In the warehouse sector, where activity was hectic, with a 161% increase in listings for rent last September and a three-fold rise in those for sale, entrepreneurs also saw opportunities. Occupancy rates reached nearly 100% in 2022. But the report notes that the “market for warehouses is mainly unorganized, comprising many players … and there is a lack of third-party providers who offer full logistic services, including inventory management, warehousing, and customs documentation.”

Actual prices for rental and sales were higher than on listings and were volatile: the actual average rental asking price for Tbilisi warehousing was up 61% in September last year from one year earlier. The sector responded by increasing supply and Tbilisi construction numbers rose by 42% in 2022, mostly for large scale warehousing. Building applications for Tbilisi diminished in 2023, but the upcoming new regulation restricting the movement of large vehicles in the city during peak hours is expected to lead to warehousing development at the outskirts of the city. Another change is that cold storage warehouse numbers showed a gain in volumes stored in owner-occupied facilities – at 36% last year compared to 2022’s 27% – as against rented ones.

Modernizing Georgia’s railway

However, as far as international investors are concerned, the most important changes in the Georgian transport sector are on the railway, where projects are in place to modernize Georgian Railway’s infrastructure; increase its capacity, speed, and safety; and raise its competitiveness for land cargo routes. The aim is to “de-bottleneck” it in order to maximize benefits from its part on the Middle Corridor Eurasian transit route. Given the choice and competitive pricing, international carriers prefer rail to road on the grounds of costs (lower fuel and driver costs), higher load volume capacity, reliability (standardized schedules), and environmental friendliness.

Modernization of the railway has been in progress for several years now, with some of the major infrastructure work, such as the construction of a nine-kilometer tunnel at the Rikoti Pass, already completed. General Director of Georgian Railway David Peradze spoke at the opening ceremony of a target increase in rail capacity from 27 million to 50 million tons. This will also require the purchase of more rolling stock, as the current capacity is about 16 million tons, according to TBC Capital, with the ongoing Ukrainian war having exacerbated the situation as maintenance and repairs have traditionally been done in Russia, Ukraine, and Belarus.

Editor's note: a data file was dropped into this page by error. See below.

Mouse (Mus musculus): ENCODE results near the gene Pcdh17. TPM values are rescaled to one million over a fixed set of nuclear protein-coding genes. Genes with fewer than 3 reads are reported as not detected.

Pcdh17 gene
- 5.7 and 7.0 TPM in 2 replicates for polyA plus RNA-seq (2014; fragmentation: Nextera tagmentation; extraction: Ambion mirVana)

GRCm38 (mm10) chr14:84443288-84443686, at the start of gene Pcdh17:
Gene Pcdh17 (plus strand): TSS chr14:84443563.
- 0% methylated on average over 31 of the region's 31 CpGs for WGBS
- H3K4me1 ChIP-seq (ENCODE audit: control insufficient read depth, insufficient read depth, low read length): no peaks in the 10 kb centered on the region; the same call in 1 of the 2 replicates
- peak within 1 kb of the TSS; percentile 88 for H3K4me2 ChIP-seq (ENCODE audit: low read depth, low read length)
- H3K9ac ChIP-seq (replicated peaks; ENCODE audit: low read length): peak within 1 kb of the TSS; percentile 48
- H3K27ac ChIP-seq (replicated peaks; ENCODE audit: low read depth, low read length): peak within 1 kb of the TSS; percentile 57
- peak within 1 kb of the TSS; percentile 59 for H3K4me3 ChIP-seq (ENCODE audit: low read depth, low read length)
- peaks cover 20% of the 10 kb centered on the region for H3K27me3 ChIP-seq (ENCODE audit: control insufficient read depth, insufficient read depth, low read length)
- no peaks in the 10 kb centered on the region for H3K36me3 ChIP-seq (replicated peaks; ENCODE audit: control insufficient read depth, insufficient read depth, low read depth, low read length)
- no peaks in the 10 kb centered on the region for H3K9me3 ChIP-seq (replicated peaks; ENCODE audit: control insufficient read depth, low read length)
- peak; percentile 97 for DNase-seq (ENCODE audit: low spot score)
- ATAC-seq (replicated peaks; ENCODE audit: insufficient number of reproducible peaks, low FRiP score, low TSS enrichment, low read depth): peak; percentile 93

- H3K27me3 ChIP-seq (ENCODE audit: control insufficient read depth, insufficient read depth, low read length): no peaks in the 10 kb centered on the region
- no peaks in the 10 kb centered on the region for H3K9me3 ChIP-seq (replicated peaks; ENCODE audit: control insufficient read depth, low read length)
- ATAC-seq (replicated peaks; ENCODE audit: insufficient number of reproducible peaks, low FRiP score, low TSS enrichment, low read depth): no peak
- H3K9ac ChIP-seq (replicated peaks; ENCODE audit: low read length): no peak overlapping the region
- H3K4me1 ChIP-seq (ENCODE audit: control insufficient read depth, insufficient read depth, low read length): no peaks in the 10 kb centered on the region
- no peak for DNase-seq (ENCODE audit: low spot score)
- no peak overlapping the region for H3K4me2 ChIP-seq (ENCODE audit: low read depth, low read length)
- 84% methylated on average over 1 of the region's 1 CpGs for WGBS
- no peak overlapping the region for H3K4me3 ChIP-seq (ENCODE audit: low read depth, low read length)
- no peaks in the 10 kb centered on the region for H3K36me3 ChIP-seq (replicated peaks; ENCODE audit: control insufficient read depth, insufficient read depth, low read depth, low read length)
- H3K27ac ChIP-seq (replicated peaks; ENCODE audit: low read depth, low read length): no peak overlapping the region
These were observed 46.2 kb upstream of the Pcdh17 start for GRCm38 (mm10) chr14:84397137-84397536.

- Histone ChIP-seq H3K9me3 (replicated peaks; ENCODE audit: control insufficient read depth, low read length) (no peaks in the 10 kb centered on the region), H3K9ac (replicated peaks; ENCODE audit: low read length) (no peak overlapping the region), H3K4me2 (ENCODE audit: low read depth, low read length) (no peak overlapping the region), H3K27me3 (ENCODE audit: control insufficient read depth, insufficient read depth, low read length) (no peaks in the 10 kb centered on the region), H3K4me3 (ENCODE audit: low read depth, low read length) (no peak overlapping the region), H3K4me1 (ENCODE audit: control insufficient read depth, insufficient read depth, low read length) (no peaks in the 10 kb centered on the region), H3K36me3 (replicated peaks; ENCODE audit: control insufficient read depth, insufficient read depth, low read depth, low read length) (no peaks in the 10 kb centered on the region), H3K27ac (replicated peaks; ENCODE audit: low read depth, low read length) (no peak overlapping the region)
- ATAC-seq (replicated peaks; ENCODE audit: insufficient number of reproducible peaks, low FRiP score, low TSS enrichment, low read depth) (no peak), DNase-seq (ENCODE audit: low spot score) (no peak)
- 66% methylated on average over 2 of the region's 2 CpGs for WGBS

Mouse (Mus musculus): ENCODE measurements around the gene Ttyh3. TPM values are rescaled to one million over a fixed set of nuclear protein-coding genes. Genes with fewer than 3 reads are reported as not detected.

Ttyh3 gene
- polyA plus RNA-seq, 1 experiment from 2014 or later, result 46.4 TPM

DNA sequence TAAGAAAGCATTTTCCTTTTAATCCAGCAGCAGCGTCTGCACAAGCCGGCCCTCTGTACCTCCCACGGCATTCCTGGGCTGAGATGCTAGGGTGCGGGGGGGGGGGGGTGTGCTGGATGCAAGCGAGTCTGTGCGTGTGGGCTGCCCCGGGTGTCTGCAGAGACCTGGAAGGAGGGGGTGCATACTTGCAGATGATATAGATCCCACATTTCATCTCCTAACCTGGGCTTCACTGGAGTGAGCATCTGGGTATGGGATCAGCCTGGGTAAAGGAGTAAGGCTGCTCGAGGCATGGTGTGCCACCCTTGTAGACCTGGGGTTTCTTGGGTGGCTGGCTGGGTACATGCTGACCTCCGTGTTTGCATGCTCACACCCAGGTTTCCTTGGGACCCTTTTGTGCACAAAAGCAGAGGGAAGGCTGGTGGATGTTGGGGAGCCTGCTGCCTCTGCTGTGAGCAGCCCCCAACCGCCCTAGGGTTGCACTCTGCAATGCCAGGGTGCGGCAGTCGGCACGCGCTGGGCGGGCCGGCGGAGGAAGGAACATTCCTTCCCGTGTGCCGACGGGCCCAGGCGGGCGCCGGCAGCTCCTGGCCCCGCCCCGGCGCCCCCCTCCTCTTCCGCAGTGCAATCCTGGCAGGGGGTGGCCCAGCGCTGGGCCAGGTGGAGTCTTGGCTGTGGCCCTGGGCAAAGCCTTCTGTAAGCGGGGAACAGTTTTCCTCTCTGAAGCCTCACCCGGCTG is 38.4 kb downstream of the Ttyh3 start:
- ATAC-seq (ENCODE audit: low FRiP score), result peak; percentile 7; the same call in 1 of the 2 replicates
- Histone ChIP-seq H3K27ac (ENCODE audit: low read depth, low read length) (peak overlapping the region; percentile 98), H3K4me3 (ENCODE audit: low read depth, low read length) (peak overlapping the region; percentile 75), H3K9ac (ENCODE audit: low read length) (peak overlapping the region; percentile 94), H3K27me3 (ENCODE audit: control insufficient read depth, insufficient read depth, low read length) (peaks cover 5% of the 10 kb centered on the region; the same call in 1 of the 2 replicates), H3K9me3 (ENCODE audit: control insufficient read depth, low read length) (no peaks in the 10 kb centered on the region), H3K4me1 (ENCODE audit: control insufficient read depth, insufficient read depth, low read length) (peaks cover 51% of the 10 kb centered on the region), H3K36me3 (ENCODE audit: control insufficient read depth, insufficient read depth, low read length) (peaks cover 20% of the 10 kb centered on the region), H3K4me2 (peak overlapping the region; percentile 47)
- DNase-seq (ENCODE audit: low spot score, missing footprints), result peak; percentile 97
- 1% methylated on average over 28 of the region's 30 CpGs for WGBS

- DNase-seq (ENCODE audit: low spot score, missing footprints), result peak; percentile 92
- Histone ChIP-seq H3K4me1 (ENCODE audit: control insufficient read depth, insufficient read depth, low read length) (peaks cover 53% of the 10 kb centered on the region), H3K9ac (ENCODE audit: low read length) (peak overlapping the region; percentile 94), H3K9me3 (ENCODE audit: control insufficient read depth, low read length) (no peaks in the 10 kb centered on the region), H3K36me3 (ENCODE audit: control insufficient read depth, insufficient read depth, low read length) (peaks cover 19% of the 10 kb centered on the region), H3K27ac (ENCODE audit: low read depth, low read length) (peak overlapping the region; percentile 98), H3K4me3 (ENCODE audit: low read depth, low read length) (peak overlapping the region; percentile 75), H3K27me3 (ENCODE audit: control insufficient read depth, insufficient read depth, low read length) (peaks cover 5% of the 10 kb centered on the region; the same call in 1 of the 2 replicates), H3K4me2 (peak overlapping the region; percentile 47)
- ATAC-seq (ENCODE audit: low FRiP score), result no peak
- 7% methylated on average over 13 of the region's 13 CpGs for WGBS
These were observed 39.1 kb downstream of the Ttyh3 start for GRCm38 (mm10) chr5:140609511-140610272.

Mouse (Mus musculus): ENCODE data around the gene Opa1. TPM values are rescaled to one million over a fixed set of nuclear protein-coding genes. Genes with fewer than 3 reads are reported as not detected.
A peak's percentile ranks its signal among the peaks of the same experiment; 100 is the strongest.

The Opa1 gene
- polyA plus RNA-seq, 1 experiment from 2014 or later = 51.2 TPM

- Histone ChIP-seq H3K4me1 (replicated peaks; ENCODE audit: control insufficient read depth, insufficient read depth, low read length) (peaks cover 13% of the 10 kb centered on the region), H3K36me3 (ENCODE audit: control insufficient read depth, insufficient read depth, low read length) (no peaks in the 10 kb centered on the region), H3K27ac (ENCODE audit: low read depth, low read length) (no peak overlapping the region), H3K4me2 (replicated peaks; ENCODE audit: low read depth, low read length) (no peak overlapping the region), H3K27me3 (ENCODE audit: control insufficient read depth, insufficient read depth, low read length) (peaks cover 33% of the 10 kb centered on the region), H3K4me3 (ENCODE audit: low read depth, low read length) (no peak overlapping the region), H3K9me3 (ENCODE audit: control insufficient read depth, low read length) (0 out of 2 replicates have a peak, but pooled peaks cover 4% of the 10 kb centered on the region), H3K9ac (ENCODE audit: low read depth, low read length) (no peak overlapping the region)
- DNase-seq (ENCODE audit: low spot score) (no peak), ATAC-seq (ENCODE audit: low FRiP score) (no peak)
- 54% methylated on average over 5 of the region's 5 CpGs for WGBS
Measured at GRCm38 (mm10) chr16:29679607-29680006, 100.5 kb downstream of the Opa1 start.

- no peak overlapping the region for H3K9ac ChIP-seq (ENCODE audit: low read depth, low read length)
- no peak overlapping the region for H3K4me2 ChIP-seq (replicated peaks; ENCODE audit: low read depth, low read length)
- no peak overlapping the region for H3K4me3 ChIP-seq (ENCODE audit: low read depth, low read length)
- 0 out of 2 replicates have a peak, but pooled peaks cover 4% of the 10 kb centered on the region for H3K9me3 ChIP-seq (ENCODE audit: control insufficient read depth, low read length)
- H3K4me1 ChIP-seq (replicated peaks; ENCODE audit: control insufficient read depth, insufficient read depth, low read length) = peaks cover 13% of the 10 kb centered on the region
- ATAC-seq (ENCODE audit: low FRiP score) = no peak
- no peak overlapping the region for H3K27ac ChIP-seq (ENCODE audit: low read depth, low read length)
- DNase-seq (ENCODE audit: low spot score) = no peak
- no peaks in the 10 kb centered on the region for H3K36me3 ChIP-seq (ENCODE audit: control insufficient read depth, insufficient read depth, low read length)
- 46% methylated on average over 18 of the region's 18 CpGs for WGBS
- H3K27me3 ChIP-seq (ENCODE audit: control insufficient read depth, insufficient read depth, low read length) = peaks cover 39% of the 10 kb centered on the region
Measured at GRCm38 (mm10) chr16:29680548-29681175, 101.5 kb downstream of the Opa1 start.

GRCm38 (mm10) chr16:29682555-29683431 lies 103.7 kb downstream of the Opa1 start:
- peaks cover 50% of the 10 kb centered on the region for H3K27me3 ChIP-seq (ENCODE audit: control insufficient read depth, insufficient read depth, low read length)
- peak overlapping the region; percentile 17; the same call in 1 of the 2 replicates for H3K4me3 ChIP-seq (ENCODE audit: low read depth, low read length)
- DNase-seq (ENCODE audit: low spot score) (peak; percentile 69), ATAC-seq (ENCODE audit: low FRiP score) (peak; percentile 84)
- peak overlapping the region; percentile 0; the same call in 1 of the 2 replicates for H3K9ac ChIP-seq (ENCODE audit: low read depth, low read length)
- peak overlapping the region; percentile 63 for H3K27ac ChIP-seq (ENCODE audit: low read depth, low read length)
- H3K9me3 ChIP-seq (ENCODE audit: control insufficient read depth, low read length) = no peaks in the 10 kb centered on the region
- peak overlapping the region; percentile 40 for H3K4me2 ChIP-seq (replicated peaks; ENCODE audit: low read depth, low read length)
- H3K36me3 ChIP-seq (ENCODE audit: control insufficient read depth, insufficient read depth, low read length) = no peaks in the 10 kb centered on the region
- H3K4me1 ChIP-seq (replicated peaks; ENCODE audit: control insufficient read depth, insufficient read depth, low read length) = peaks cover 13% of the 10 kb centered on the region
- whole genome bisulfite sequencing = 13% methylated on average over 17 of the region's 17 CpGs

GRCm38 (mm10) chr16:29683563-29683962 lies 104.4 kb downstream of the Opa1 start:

While train transit cargo volumes were up 29% in 2022, due to rerouting from the Northern Corridor, bottlenecks for transit traffic drove shippers away and last year volumes fell, leaving the transit tonnage carried at 5.9 million. However, container numbers rose last year, as did those for oil products and passenger traffic.

Revenue at Georgian Railway rose 16% to $118 million in the first half of 2023, but underlying profits were down 19% at $35 million due to rising employee costs and GEL appreciation. Since the issue of its last Eurobond in 2021, a seven-year one with a yield of 4%, replacing an earlier one with a 7.75% yield, the company’s financing costs have been halved. A “green” bond, the 2021 issue was extremely popular and was four times oversubscribed as the major development banks and institutions participated. The $500 million raised will be used partially to fund the $300 million modernization project, which incorporates buying new wagons and locomotives and modernizing the tracks and trackside infrastructure and stations.

Conservatively, assessing the impact of the modernization plan and growing domestic and international demand, international credit-rating agency Fitch has forecasted Georgian Railways’ operating revenue growth to average over 2% in the coming four years. As the company is state-owned and controlled, its bond is rated in line with those of the government.

This 2021 Georgian Railway bond, quoted on the London and Frankfurt stock exchanges, is currently the only way into Georgia’s expanding transport logistic business for all except private venture capitalists and entrepreneurs investing in the sector’s many small businesses. However, given the yield if offers and the good chance that the price will rise some more, even this bond gives only very limited access – the minimum stock market investment is a nominal $200,000, so one for funds – not private investors!